While ear mites are a fairly common external parasite, they are extremely contagious. They cause intense itching and scratching in cat's ears and skin. In this article, our Stanwood veterinarians discuss the symptoms, causes, and treatment of ear mites in cats.
Ear mites (otodectes cynotis mites) are commonly found in cats and are part of the arachnid class of animals. This extremely contagious external parasite makes its home on the surface of the ear canal, and sometimes on the skin's surface.
You may be able to spot tiny white spots moving quickly if you have good eyesight. These spots have eight legs, with the hind legs being noticeably smaller. You can find pictures of ear mites in cats by searching online. The thumbnail image for this post shows black wax buildup in the ear of a cat with ear mites. Ear mites can cause severe irritation to our feline companions.
Although ear mites are relatively easy to treat, they can lead to severe ear and skin infections if left untreated. Often, when we see cats with suspected ear infections, the underlying cause is ear mites. Although human ear mite infections are rare, they are not generally considered a health risk.
What Causes of Ear Mites in Cats?
Have you ever wondered how ear mites find their way into your cat's ears and cause them so much discomfort? Many cat owners eventually ask their veterinarian, "What causes ear mites in cats?" These parasites are highly contagious and can easily spread from one infected animal to another. Although they are most common in cats, ear mites can also be found in dogs and other wild animals. If your cat spends time in boarding facilities or outdoors and comes into contact with another animal or a contaminated surface, such as a grooming tool or bedding, ear mites can quickly spread.
Shelter cats also commonly contract ear mites, so be sure to check your newly adopted cat for ear mites and schedule a routine exam with your vet as soon as possible.
Symptoms of Ear Mites
The most common signs of ear mites in cats include:
- Hair or loss or irritation due to excessive scratching around the ears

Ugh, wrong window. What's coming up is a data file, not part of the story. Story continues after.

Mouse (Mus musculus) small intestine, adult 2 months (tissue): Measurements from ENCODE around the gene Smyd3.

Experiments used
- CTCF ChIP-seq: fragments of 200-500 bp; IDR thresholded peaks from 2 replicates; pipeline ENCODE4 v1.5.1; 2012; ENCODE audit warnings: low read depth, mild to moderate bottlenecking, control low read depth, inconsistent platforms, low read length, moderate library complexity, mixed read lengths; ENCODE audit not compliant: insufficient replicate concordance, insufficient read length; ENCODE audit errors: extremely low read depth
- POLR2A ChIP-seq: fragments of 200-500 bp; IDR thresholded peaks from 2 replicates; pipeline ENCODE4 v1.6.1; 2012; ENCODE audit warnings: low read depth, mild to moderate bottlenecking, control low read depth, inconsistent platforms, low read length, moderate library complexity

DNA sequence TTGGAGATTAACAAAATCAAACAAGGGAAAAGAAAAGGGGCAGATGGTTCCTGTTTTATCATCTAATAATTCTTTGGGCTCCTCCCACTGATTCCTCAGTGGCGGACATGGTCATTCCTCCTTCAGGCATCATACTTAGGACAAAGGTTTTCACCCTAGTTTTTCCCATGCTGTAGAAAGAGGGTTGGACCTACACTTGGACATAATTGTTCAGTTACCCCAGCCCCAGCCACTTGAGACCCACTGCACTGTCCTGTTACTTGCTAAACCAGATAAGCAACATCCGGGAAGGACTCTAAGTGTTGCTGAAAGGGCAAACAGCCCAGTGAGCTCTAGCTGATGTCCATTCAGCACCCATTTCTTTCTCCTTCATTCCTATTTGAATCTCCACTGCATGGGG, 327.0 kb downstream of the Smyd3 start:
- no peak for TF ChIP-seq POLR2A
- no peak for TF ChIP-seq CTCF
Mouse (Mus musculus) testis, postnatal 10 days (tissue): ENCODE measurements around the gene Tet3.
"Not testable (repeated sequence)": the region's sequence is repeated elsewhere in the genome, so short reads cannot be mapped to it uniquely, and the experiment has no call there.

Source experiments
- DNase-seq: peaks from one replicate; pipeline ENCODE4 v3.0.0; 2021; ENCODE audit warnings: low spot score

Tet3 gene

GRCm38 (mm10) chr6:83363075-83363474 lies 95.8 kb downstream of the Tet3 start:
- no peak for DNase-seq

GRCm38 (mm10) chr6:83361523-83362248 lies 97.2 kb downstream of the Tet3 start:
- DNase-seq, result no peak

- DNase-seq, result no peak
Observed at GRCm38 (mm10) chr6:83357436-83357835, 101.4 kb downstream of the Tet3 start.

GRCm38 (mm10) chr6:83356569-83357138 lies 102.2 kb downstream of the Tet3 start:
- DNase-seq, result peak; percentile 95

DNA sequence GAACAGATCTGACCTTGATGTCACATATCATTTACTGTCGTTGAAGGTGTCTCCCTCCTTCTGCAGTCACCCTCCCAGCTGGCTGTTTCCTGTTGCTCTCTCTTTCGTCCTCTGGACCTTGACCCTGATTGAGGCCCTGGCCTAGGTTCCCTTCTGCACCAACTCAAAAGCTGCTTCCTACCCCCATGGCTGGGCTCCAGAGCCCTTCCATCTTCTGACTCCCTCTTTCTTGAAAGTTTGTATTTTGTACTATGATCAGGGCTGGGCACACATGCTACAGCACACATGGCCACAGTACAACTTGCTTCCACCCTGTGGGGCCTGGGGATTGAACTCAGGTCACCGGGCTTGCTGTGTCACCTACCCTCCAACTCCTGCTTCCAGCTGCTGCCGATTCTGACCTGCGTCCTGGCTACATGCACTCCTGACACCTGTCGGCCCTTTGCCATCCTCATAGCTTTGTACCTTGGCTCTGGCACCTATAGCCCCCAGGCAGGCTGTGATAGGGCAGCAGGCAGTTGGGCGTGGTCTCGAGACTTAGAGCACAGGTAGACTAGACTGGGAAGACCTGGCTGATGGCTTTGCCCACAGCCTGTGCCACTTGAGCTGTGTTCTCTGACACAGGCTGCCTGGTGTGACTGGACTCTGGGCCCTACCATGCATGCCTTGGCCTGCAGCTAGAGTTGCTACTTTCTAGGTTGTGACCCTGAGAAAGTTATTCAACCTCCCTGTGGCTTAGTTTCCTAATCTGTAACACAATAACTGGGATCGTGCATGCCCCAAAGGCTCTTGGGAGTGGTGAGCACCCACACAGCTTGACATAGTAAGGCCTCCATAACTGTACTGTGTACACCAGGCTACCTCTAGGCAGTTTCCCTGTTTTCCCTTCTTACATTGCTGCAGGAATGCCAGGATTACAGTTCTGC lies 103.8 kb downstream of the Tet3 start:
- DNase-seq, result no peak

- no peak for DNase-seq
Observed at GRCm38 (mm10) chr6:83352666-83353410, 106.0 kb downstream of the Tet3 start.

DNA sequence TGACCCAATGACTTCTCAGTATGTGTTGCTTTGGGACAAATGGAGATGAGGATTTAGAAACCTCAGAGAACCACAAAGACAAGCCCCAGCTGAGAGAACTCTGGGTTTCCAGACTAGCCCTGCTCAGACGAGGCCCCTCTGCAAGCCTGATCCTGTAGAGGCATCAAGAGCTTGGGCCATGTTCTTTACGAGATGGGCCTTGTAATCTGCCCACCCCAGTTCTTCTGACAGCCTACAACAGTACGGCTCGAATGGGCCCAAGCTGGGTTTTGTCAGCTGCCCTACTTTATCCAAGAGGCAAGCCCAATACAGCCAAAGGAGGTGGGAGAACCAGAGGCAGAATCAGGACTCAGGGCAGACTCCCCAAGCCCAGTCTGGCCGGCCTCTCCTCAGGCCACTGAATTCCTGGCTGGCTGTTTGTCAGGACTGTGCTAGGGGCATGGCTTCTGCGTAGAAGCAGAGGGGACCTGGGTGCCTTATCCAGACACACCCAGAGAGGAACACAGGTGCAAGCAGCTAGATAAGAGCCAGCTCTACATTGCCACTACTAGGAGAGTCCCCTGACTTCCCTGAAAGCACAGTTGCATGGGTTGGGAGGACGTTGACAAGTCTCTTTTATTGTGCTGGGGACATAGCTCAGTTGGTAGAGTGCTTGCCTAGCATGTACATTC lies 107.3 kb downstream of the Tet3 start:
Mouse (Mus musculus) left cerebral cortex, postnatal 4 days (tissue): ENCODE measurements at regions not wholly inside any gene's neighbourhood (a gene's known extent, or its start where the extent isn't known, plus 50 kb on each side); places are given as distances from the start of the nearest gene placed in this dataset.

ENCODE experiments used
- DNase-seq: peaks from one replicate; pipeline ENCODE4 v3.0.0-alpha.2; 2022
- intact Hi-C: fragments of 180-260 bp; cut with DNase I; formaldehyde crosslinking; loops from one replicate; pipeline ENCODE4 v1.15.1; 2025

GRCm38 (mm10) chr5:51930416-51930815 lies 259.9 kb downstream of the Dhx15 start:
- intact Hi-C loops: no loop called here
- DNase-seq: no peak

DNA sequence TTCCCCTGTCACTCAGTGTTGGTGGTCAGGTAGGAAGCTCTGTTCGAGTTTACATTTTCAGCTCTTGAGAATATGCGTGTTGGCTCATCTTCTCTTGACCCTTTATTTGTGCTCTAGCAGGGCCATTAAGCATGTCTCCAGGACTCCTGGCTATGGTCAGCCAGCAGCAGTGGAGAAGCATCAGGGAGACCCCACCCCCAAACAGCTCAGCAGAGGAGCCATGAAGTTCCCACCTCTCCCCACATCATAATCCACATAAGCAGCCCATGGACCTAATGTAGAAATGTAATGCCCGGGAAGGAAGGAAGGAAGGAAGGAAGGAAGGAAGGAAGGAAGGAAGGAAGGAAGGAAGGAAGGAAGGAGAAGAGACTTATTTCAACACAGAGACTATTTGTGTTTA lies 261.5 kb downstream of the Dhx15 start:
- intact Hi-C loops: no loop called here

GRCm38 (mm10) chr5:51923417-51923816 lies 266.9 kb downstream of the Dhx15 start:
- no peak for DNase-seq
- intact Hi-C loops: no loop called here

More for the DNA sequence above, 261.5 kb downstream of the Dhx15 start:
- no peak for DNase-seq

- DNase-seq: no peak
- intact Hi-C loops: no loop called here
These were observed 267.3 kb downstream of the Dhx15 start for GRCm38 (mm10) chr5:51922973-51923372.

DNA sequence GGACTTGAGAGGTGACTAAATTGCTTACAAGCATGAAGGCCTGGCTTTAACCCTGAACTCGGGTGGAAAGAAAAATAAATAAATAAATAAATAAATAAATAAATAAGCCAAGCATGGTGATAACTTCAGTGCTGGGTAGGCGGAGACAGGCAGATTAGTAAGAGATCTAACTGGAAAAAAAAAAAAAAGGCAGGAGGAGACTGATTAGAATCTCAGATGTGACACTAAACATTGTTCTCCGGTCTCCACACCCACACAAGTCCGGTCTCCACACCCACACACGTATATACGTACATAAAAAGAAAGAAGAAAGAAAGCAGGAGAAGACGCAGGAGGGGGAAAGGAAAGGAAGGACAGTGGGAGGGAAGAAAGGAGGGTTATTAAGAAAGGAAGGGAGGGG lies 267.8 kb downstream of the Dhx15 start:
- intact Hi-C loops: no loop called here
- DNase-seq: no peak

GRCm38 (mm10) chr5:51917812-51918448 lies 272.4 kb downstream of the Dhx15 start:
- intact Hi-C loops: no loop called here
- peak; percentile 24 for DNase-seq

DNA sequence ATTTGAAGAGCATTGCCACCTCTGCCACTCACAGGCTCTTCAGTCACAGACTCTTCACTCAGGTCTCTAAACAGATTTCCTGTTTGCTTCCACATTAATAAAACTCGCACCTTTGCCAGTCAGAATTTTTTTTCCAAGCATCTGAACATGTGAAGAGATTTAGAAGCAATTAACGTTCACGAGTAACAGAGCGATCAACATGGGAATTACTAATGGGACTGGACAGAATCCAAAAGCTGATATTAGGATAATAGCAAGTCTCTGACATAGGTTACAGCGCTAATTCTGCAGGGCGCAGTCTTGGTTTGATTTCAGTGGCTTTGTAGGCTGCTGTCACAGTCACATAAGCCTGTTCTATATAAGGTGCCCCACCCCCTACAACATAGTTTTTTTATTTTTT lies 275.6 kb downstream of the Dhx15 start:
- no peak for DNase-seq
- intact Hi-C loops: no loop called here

- Dark crusty or waxy discharge from the ear that looks like coffee grounds
- Head shaking
- Scratching at ears
How to Treat Ear Mites in Cats
If you're a pet owner dealing with ear mites in your furry friend, you may have searched for ways to get rid of them. Luckily, treating ear mites in cats is straightforward. Your vet will diagnose your cat and prescribe an anti-parasitic medication in either oral or topical form. They may also clean your cat's ears with a solution and prescribe antibiotics if the infection is severe.
Additionally, your veterinarian will determine if any secondary infections are present as a result of the infestation and treat them as necessary. Your veterinarian will almost certainly recommend that you return in a week or two to ensure that the mites have been eliminated and that no further treatment is required.
Due to ear mites' contagious nature, your veterinarian will almost certainly prescribe medication for any other household pets to ensure the infestation does not spread.
It is not recommended to use home remedies for ear mites in cats. While some methods are effective against mites, many at-home treatments do not kill the mites' eggs. Thus, even if the mites appear to be gone, the infestation will resume when the eggs hatch.
How to Prevent Ear Mites in Cats
To prevent ear mites from causing problems, scheduling a checkup and ear cleaning with your veterinarian once a month is a good idea. Additionally, you can establish a biweekly reminder to clean your cat's kennel, bedding, and house to minimize the risk of infection at your home. Don't hesitate to ask your veterinarian at Northwest Veterinary Clinic of Stanwood for recommendations on parasite-prevention products for your cat.
Note: The advice provided in this post is intended for informational purposes and does not constitute medical advice regarding people or pets. Always follow your doctor's advice regarding asthma or other allergy symptoms.